Carding started as a kitchen table industry with a handful of prostitutes and their maids cutting-out images, drawing their own illustrations, rubbing-down lettering and then passing it all over to a trusted printer. It developed in to an extensive, professional, well-organised and highly technical production process that utilised the latest manufacturing systems...

    The first advantage to carding was that telephone boxes provided the means for a client to respond immediately to the advertisement. Even more important was free media space. Telephone boxes make it physically possible for the girls to place an advert without the knowledge or consent of the owner and without paying. This is not feasible with more traditional media such as newspapers, magazines or shop windows.

    From an essay about vice cards as a cultural icon or typographic curio, found on the website of the St Bride Printing Library.

    Posted at 01:10 PM in Collecting | Permalink | Comments (3) | TrackBack

    16 May 2004

    Giving up

    Comics and Collecting I: Parting with my Collection

    But not only am I going to start buying trades only and cutting back on the number of titles; I'm getting rid of my entire collection altogether. There's simply no reason to keep it. Throughout the past weeks, I've been going through, and reading as many stories as I can, and realising how unattractive the format is. Older books can't be read without fear of damaging them, and newer books go by so quickly, it just doesn't feel like they're worth keeping simply to read.

    I really loathe comics as a speculator's or collecting medium, and I don't see the need to continue spending huge amounts of money I can't afford on things I won't get too much of a return on.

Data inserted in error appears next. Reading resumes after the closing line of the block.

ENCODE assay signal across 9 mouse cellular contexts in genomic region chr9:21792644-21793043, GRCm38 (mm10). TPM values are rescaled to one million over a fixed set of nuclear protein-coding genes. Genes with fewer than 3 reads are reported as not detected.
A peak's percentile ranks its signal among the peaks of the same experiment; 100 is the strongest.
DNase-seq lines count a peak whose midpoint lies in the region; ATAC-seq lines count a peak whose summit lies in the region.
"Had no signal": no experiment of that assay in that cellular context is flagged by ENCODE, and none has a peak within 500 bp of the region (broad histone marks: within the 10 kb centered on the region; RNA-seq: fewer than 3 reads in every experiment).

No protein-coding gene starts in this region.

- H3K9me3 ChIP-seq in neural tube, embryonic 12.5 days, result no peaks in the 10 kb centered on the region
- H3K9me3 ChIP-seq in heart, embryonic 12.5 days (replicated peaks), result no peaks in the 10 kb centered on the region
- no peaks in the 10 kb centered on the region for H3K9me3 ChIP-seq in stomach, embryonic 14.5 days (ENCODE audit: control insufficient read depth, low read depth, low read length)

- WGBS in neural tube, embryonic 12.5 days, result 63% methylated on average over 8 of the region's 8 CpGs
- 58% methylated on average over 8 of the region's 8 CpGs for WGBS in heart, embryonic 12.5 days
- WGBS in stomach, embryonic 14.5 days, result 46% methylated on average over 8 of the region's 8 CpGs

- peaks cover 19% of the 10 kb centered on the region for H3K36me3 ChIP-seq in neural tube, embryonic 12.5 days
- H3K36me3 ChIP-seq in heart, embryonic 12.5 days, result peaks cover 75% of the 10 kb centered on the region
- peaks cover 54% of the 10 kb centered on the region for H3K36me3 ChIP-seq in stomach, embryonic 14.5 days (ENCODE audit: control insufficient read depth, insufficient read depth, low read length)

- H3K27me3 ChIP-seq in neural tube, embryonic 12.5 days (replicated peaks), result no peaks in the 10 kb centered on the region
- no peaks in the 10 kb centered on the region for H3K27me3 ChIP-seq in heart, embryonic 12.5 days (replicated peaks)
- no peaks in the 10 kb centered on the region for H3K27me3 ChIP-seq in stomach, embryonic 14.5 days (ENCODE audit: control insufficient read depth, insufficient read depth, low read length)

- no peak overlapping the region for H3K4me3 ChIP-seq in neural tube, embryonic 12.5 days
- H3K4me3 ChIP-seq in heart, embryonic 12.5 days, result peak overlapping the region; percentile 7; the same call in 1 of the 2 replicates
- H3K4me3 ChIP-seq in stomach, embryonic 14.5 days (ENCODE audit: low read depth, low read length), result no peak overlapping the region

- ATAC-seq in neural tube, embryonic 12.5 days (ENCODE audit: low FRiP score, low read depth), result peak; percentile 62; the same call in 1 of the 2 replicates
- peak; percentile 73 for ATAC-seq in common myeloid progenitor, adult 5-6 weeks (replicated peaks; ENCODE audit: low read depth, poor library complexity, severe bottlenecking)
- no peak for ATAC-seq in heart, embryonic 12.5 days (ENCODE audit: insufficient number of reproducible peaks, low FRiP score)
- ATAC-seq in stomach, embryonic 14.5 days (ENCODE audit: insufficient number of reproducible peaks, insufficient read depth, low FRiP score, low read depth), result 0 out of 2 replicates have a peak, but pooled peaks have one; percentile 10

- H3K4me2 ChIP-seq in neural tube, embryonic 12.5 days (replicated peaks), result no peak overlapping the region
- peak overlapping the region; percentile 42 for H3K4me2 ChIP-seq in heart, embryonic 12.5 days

Comics and Collecting II: Collecting for a Different Reason

    When I was a kid, we collected comics to be able to read all the stories. Today, you collect comics as a means of achieving a status that only comic book fanatics can understand. That’s where my problem starts...

    Comics should exist to be read. It’s what they are. Comic books. A book is supposed to be read.

    Unfortunately, we have some people who desire the image or status or whatever illusory state of mind they get from having these false relics, and if anything, it’s what keeps the industry from moving forward.

    Because you see, when people buy comics to sell them, the industry starts responding. Instead of making comics to be read, they make comics to be sold.

    Posted at 12:50 PM in Collecting | Permalink | Comments (0) | TrackBack

    12 May 2004

    On bibliophilia

    A collection of bookplates:

    When books were scarce and precious, an owner used a book-plate (ex libris) to identify his/her ownership. Conceived as a functional object, the bookplate has become a self-sufficient work of art, an attractive collectors' item and an object of research.

    The Village Voice on the purpose of book signings:

    Collectors collectively decided that a book with a dust jacket was more desirable, and hence worth more, than an unjacketed one. Indeed, only a jacketed copy was regarded as truly complete... Over the past decade, collectors have come to regard an unsigned book as similarly incomplete. "I have it," you'll hear someone say, "but it's not signed." If the author is still alive, the sentence ends a little differently. "But it's not signed yet," the collector will say.

    The Guardian's review of Dubravka Ugresic's Thank You for Not Reading:

    She began to realise that literary life had become swamped by its epiphenomena, that books' blurbs and author photographs had become more important than their content, that the industry was overrun by middlemen and women whom writers had to pay for, that bookstores resembled supermarkets whose fruit and vegetables had mutated and lost their flavour in favour of external appearance. She contrasts this situation with that of the torcedores, the cigar-rollers, in Cuba's tobacco factories, where they hire readers to read to the workers. "The listeners in my Cuban fantasy are not passive ... Their literary taste is as sharp as a razor, they react to every badly used word, to every false note."

    Posted at 03:39 PM in Collecting | Permalink | Comments (0) | TrackBack